Dusk Patrol

It’s one of my (numerous) conceits that, because I’m self-employed, I can arrange my schedule around those small windows of rideable wave availability on the Strait of Juan de Fuca.  It is, of course, not always true. Work almost always comes first.

BUT, I have been known to dawn patrol it, surf, then work late (and tired, and, hey, you must know what it’s like to sweat out the saltwater you couldn’t shower off). AND, particularly in the winter, I sometimes head for an evening session (this can be 3pm when the sun goes down at 4:20 [no other significance to 4:20 intended]), or, around summer solstice, it can be, as it was recently, an 8pm arrival, quickly (for me) suited-up and in the water, hitting some semi-glassy walls, watching the sun disappear somewhere around Neah Bay around 9:14, dressed and re-loaded by 9:50, and home in pretty much record round-trip time.

OH, maybe I’ve made trips in less time, but that would be because I got skunked, didn’t hang around waiting, didn’t check other spots; and, mostly, because I didn’t stop for gas, food, to fill a Costco list, and because Olympic Peninsula traffic is not (usually) the nightmare it is in the Seattle/Tacoma/Bremerton.

That traffic was fresh in my mind; I’d spent most of the day taking my daughter, Dru, over to the Bainbridge Island ferry (always an anxiety-creator; barely made it). Then there was a (planned) side trip to Daniel Smith for some art supplies (some for her mother, Trish), only one mistaken turn (with ten minute readjustment- thanks to Dru’s phone), a quick stop at the Jack-in-the-box (because they don’t have them in Chicago) on First Avenue (with a blond rat cruising the dumpster area), and minimal holdup at Sea-Tac (the usual cars curb-blocking, others trying to make 90 degree turns).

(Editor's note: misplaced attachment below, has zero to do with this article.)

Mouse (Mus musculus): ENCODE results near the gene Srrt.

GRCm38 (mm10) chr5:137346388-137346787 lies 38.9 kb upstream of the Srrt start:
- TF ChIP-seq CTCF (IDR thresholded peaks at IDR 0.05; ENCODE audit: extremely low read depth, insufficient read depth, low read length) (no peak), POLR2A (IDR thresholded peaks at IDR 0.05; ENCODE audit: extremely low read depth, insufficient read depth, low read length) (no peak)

About this time I got a call from Trish saying I might as well drive around as the ferry terminal would be a (bigger) mess. Fine, don’t mind, the fee for the Tacoma Narrows Bridge is collected going the other way, and, besides, rush hour couldn’t start at 3pm.

EVIDENTLY it can.  I now admit I used the carpool lane (by accident- hey, I live in the boonies) to get onto I-5; I mean, once I got in it, I couldn’t move over.  NOW, I had been checking the buoy reading all day on my phone, and it was looking, um, possible. THEN I got a call from someone returning from a weekend with the family on the coast, where, I’m pretty sure, the waves had been minimal and the crowds, well, fun if you like sharing and the whole campground atmosphere.

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Above: another silkscreen image from 1980s, retrieved from my attic.

FIRST, I was told I was on speaker phone and the family was in the same vehicle. Yes, his sons didn’t need to learn any more new words. No, he didn’t surf on the Strait, no, the waves had been fun; oh, and he had passed other surfers headed toward the Strait.

SECOND, I have a phone number for one of the surfers mentioned. Somewhere, barely moving, not yet to the water park (which is close to the rest area, which is on the other side of the highway), I gave that guy a call. NOW, no; we don’t call others to report good waves. NOT DONE.

But, I was, according to the sign over the freeway, 8 miles and 29 minutes from the turnoff to Tacoma, low on fuel, and, besides, that surfer was just about to check out the possibility of waves from a secret vantage point somewhere around Port Angeles.